Malthus's Political Views in 1798: A 'Foxite' Whig?

By Nakazawa, Nobuhiko | History of Economics Review, Summer 2012 | Go to article overview
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Malthus's Political Views in 1798: A 'Foxite' Whig?


Nakazawa, Nobuhiko, History of Economics Review


Abstract: The purpose of this paper is to examine Thomas Robert Malthus's early political views. He was an earnest sympathiser with Charles James Fox and his opposition party who regarded themselves as the defenders of English traditional civil and religious liberties. However, he was not simply a Foxite Whig. While Fox despised political economy for its speculative nature, Malthus admired Adam Smith's new economic science for its practical use. As a 'scientific' Foxite Whig, he endeavoured to add the vocabulary of political economy to that of the Foxite circle. His first Essay on the Principle of Population testified the birth of a new Whiggism by going beyond the linguistic tradition of the Foxite politics of the late 1790s.

1 Introduction

The purpose of this paper is to explore the historical context of Malthus's first Essay on the Principle of Population (1798) with particular reference to his political philosophy and party allegiance. It is widely known that one of the origins of this polemical work, as its subtitle makes clear, lies in the debate on human perfectibility that arose during the French revolution. It might therefore be expected that the serious Whig split of 1794, which was also triggered by different reactions to French revolutionary principles and the French war, had some influence on the shaping of Malthus's first Essay on Population. Surprisingly, however, there have been remarkably few assessments of the historical relationship between Malthus and the Whigs, except for a few fragmentary comments by Bonar (1966 [1924]: 338), Halevy (1966 [1934]: 338), Grampp (1986 [1974]: 30-2) and Winch (1987: 49; 1996: 253). Hence, Donald Winch commented:

   In terms of party labels, Malthus must be firmly placed in the Whig
   camp though at a time when the Whigs were divided into a number of
   factions, and alliances were fluid, this is not a particularly
   enlightening ascription. Judging his position from the fragmentary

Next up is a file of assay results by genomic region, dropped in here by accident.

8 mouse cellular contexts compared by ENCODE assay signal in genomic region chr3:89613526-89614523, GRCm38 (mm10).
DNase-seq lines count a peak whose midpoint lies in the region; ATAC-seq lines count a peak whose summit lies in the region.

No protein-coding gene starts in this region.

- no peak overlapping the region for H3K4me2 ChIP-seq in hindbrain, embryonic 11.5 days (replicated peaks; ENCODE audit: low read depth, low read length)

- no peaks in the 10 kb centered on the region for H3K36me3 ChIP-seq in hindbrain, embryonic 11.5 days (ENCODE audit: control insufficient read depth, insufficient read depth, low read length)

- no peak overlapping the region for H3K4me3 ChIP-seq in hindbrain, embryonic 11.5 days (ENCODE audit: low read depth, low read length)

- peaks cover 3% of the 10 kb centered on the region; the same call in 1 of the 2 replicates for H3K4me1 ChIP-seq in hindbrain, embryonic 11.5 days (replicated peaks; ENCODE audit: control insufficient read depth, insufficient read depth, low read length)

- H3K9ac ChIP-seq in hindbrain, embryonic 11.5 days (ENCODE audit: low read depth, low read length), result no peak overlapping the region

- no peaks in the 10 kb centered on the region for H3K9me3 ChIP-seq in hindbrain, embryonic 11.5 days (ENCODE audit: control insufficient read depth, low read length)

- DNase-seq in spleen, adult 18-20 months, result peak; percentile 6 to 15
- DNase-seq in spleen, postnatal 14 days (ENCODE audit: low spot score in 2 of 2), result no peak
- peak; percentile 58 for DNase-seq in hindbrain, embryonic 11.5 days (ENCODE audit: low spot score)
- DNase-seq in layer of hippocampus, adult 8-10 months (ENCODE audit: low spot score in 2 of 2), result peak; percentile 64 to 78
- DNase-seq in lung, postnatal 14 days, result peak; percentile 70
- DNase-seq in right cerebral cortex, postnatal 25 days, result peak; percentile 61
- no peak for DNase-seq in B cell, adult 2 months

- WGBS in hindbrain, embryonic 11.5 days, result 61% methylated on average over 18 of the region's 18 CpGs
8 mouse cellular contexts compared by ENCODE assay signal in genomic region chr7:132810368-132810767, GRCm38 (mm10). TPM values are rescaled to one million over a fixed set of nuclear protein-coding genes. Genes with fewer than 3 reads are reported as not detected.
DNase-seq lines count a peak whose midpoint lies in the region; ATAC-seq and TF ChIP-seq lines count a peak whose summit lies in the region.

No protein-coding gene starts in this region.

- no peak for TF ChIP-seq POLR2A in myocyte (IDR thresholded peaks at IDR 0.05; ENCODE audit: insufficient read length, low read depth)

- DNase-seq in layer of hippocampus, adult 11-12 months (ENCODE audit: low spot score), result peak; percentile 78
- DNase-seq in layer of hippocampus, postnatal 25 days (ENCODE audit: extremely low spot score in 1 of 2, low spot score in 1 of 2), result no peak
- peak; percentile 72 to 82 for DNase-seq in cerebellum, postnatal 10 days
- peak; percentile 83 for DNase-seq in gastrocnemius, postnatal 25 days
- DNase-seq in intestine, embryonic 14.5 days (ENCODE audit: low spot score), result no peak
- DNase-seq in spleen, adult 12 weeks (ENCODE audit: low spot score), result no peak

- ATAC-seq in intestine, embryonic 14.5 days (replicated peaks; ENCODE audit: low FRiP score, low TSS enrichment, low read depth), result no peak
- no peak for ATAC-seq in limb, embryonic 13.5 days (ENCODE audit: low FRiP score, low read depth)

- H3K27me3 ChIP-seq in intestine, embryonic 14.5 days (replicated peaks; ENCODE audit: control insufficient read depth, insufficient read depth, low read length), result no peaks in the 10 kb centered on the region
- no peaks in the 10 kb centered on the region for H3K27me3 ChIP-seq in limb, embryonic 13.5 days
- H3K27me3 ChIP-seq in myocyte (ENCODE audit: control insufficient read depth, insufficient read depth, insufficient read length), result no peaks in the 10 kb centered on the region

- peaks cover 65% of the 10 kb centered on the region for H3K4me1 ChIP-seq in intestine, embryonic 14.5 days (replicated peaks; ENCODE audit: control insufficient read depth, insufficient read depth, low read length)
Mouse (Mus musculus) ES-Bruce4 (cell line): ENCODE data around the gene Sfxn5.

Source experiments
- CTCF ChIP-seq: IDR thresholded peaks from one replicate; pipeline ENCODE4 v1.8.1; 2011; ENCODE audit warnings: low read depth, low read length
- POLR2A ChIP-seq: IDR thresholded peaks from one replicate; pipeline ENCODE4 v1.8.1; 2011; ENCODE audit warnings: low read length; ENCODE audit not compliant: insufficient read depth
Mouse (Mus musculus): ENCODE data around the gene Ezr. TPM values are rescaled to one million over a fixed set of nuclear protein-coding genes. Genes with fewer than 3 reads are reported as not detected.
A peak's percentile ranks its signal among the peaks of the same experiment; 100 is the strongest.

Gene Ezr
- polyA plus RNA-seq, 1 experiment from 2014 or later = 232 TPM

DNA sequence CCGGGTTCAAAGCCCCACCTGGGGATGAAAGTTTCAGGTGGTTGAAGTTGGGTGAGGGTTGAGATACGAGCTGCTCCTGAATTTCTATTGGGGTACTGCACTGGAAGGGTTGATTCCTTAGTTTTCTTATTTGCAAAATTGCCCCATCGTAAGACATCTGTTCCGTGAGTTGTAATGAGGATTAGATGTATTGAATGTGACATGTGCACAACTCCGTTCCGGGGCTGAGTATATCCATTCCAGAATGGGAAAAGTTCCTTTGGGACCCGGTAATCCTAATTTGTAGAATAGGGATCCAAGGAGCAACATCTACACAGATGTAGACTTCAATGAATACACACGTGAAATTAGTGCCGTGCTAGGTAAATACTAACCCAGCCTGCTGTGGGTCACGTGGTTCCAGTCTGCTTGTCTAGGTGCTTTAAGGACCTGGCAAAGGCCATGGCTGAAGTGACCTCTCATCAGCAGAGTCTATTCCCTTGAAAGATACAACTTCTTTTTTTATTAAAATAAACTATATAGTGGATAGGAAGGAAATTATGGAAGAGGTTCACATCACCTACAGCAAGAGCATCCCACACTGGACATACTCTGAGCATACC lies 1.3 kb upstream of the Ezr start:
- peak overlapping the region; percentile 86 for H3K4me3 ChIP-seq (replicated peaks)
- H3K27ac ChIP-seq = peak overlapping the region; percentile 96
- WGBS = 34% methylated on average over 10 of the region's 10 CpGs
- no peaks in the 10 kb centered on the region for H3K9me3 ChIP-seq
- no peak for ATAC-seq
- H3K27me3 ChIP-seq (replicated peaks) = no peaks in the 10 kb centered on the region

quotations from his unpublished pamphlet on The Crisis written in
   1796, it would seem that he was then a Foxite Whig, opposed to the
   repressive measures taken by the Pitt Ministry to curb the
   pro-French, anti-war, and reformist activities of the radical
   corresponding societies. (1987: 49)

Malthus's party allegiances at this time can be established from the fragments of an anonymous pamphlet on The Crisis ... which he hoped to publish in 1796. What these tell us is that Malthus, probably in common with his father, was some kind of Foxite Whig, critical of the way in which the Duke of Portland, together with Edmund Burke, had gone over to Prime Minister Pitt as soon as war with France had begun (Winch 1996: 253; see also 1992: viii).

Winch's description of Malthus as a 'Foxite Whig' may sound inconsistent since Charles James Fox (1749-1806) was famous as a most earnest sympathiser of the French revolution, whilst Malthus's first Essay on Population is widely known as a counter-revolutionary work, similar in some ways to Edmund Burke's Reflections on the Revolution in France (1790). In short, Malthus a 'conservative' is not easily reconciled with his being a Whig supporter of the 'radical' Fox. How can this apparent paradox be resolved? Winch's statements seem too sketchy to help us. An answer to this question will be given only by reconstructing Malthus's early political philosophy.

Though Winch only hinted at Malthus as a Foxite Whig, I will endeavour in this paper to clarify this aspect of his political position. Section 2 will first focus on Malthus's political beliefs during the constitutional crisis of 1782-4. Section 3 will then consider his response to the steady disintegration of the opposition Whig party in the 1790s. In section 4 the paper considers Malthus's position in connection to the poor relief controversy of the late 1790s. A short conclusion is provided in section 5.

2 Malthus and the Constitutional Crisis of 1782-4

Thomas Robert Malthus was born on 13 February 1766, the second son and sixth child of a well-to-do country gentleman, Daniel Malthus (1730-1800).

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